There's a good reason traffic is so bad in Cancun right now

Meagan Drillinger

It took me one hour to go 12 miles in Cancun. 

About a month ago I was visiting a new all-inclusive resort, just 12 miles south of the Cancun Airport. The day of departure I left with, what I thought, was ample time to make it to the airport and security. Instead, I ended up racing to my gate just in time. 

My story is not unique in Cancun these days. In fact, my story isn’t even remotely bad, considering that over the holiday season, it wasn’t uncommon to see passengers abandoning their transfer vans and running down the road to the airport. That’s because — ironically — in order to keep infrastructure up to speed to accommodate the ever-growing tourist population in Cancun, the government is involved in four major highway construction projects at once, creating a traffic nightmare for both travelers and residents.

This year marks Cancun’s 53rd birthday. It is a city that was designed for tourism; however, this level of tourism was likely never anticipated. It is estimated that the state of Quintana Roo will welcome 20.5 million visitors this year, which is a 4.5% increase from 2022. Cancun is Mexico’s second-busiest airport, and it is showing no signs of becoming less so. Highway 307, the four-lane major artery that runs down the length of Quintana Roo to all of the resorts and beach towns, cannot handle the number of visitors. Those who live in downtown Cancun and work in the Hotel Zone and beyond are dealing with three-hour daily commutes.

Something has to change. And it is. But in the meantime, the solution is making the situation worse.

The massive construction projects in Cancun include a new bridge, the rehabilitation of Luis Donaldo Colosio Boulevard, the renovation of Chac Mool Avenue and improvements to the Cancun Airport Road Distributor, according to Cancun Airport.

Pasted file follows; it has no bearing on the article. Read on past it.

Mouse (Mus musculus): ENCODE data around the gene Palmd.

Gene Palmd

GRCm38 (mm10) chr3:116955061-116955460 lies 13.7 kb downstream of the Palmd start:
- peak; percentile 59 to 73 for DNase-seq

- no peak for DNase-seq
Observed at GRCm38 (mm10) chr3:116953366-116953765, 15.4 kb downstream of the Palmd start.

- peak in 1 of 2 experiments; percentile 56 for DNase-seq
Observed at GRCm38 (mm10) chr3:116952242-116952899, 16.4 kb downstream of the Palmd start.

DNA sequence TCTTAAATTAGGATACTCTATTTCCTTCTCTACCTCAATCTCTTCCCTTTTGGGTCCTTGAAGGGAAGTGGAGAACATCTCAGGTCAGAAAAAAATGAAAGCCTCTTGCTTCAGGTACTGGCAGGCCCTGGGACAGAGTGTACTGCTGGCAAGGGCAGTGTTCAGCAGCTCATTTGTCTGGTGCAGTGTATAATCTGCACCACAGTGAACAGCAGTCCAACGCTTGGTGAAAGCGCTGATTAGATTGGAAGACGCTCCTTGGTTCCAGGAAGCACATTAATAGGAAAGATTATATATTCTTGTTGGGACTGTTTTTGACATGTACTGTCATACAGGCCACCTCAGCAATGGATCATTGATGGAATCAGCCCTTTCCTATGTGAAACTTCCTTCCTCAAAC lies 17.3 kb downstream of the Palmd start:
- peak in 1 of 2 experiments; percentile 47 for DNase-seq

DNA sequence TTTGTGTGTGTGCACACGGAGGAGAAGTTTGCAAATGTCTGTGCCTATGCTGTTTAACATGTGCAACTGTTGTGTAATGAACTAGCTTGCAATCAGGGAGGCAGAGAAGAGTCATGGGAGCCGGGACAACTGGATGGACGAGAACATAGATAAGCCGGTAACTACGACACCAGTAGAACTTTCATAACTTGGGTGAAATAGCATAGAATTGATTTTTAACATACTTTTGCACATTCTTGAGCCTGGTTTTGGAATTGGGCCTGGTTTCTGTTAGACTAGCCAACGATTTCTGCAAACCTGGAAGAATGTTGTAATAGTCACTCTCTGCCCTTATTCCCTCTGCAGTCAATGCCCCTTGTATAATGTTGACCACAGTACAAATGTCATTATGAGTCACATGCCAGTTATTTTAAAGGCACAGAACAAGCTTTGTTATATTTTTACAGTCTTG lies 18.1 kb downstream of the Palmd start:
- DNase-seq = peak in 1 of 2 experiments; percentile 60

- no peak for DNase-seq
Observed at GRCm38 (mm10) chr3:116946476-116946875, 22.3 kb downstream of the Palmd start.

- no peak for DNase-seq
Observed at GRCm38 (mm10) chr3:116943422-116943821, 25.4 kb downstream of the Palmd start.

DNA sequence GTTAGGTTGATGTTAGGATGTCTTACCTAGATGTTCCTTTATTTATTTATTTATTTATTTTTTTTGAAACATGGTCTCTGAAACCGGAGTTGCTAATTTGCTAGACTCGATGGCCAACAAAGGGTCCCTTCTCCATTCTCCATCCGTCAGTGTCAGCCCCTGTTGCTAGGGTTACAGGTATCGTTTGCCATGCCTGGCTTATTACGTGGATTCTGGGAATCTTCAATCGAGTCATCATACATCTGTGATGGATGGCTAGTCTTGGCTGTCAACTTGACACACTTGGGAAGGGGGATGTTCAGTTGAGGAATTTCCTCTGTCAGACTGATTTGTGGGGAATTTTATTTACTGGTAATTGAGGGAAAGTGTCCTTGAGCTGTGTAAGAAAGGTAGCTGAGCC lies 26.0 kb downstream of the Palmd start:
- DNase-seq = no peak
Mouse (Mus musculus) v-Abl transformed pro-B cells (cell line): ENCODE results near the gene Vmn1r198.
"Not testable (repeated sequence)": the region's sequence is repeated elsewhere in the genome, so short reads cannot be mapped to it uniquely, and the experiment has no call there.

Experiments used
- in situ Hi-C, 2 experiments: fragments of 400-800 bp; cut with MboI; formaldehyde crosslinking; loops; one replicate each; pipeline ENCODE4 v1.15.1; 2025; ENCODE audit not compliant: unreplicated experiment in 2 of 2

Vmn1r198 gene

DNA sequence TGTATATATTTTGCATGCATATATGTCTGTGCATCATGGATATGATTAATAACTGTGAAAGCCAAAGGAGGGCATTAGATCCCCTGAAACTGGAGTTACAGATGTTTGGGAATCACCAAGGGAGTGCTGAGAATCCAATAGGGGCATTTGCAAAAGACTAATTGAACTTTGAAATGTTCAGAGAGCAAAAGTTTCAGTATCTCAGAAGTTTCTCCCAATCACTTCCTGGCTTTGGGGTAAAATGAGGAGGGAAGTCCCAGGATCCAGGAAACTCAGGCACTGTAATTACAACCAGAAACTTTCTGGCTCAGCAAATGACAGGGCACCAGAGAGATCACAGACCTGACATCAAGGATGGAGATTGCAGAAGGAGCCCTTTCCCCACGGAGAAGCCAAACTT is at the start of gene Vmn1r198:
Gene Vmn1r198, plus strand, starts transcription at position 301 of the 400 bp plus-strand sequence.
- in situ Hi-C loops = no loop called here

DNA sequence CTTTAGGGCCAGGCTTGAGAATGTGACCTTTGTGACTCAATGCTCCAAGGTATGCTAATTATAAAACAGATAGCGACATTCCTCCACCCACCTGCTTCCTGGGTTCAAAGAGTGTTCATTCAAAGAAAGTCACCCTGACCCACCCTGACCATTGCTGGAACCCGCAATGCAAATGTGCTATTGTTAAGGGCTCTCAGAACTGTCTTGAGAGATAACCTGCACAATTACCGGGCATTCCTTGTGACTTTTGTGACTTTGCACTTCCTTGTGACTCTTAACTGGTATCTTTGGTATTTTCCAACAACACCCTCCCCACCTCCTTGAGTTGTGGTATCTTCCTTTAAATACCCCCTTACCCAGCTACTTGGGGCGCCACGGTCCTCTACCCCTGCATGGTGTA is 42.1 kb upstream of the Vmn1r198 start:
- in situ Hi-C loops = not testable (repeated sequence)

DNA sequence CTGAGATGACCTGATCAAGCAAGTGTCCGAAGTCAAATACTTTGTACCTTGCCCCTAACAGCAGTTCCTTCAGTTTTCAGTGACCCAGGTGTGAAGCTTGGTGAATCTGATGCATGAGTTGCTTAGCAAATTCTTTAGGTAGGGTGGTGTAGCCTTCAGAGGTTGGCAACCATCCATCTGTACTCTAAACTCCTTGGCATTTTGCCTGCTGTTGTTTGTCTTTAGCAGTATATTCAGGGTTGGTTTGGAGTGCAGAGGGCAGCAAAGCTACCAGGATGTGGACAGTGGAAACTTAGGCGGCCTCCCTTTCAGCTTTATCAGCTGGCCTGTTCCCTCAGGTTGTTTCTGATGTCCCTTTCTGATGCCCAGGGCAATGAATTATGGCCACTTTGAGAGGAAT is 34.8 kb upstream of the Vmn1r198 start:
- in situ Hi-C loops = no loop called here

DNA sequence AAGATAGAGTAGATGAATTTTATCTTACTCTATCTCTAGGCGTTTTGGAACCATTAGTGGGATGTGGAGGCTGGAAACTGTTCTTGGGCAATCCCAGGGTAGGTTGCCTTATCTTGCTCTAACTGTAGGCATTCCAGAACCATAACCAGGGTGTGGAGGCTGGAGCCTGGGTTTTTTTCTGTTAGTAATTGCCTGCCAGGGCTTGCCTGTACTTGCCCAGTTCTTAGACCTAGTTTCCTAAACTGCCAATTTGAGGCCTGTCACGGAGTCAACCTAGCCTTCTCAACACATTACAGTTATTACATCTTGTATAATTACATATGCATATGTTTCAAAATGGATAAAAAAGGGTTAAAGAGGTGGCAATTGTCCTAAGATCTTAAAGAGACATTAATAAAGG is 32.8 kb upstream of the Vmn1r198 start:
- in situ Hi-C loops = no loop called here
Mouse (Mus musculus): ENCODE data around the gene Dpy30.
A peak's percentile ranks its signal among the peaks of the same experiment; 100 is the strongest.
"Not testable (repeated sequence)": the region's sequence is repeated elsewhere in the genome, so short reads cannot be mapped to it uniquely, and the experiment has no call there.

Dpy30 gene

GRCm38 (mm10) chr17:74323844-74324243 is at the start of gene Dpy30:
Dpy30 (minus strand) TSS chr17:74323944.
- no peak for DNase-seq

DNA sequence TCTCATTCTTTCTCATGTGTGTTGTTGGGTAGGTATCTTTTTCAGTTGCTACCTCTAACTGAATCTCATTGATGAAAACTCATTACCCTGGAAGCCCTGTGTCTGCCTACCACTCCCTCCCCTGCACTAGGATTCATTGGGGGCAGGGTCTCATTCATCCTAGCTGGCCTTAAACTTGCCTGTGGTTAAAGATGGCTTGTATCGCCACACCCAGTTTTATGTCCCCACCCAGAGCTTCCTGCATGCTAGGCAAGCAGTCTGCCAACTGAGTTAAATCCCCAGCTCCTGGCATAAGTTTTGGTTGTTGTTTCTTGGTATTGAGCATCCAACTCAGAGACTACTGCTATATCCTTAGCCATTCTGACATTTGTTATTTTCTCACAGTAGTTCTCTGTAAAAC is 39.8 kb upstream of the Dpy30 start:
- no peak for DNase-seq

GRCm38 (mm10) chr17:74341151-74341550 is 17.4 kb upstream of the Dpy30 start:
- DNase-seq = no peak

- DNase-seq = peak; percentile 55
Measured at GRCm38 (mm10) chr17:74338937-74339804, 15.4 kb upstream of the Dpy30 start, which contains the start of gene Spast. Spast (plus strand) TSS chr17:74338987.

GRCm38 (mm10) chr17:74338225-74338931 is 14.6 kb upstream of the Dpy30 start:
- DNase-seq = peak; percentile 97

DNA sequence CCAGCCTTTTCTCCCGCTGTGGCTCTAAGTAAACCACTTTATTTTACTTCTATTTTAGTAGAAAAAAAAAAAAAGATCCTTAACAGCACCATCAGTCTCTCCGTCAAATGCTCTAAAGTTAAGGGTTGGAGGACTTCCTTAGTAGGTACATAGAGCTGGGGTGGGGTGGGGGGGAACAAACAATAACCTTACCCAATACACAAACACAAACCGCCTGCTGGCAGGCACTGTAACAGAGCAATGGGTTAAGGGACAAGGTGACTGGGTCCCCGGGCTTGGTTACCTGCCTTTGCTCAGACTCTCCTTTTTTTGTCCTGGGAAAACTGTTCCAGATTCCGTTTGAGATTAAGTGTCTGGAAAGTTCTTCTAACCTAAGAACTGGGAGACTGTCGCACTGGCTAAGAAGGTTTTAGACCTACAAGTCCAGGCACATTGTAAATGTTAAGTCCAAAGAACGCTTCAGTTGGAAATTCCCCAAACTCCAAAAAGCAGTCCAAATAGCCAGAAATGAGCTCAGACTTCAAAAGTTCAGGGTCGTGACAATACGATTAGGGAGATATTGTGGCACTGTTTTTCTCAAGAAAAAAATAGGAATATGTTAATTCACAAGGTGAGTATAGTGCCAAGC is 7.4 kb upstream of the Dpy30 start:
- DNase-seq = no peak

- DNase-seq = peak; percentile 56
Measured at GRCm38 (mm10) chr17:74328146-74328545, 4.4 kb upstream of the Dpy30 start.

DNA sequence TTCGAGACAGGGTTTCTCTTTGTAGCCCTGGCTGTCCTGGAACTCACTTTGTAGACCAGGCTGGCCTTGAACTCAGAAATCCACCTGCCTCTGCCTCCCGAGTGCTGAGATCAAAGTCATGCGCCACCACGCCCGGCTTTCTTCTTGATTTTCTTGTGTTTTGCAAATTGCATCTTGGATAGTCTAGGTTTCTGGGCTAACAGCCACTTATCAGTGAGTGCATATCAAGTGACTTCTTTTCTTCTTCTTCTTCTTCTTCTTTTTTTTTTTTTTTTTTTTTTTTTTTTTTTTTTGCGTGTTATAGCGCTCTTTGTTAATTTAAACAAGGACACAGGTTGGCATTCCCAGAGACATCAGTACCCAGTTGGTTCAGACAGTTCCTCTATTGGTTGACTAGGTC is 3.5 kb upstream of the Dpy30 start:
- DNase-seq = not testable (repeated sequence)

Luis Donaldo Colosio Boulevard is the stretch of Highway 307 that runs directly past the airport. This project consists of rebuilding the road surfaces with hydraulic concrete. It also includes the construction of two pedestrian bridges, traffic lights and the addition of returns.

The Cancun Airport Road Distributor, the road that leads to the different terminals, is also under construction to help improve accessibility to the terminals. Work there is expected to be completed in October.

One of the largest projects Cancun residents are most excited about is the construction of the Nichupte Vehicular Bridge, a 5.5-mile bridge that will cross over Nichupte Lagoon connecting downtown to the heart of the Hotel Zone, bypassing Avenida Kukulkan. Currently, if a person wants to get from downtown Cancun to the Hotel Zone, they need to drive past the airport or go through the entire Hotel Zone. The bridge would bypass both of these congested arteries, creating a new path for tourists and residents. This project has been ongoing since 2022 but is expected to be completed in December.

These projects represent a nearly $400 million investment. 

Until the work is completed, Cancun Airport is recommending flyers take the following travel times into consideration:

• Estimate 45 minutes travel time to the airport from the Hotel Zone, downtown, Isla Mujeres and Puerto Morelos.
• Estimate a 60-minute trip from Playa Mujeres, Costa Mujeres and Maroma Beach.
• Estimate a 75-minute trip from Playa del Carmen.
• Estimate a 90-minute trip from Xcaret or Puerto Aventuras. 
• Estimate up to two hours from Akumal and Tulum.

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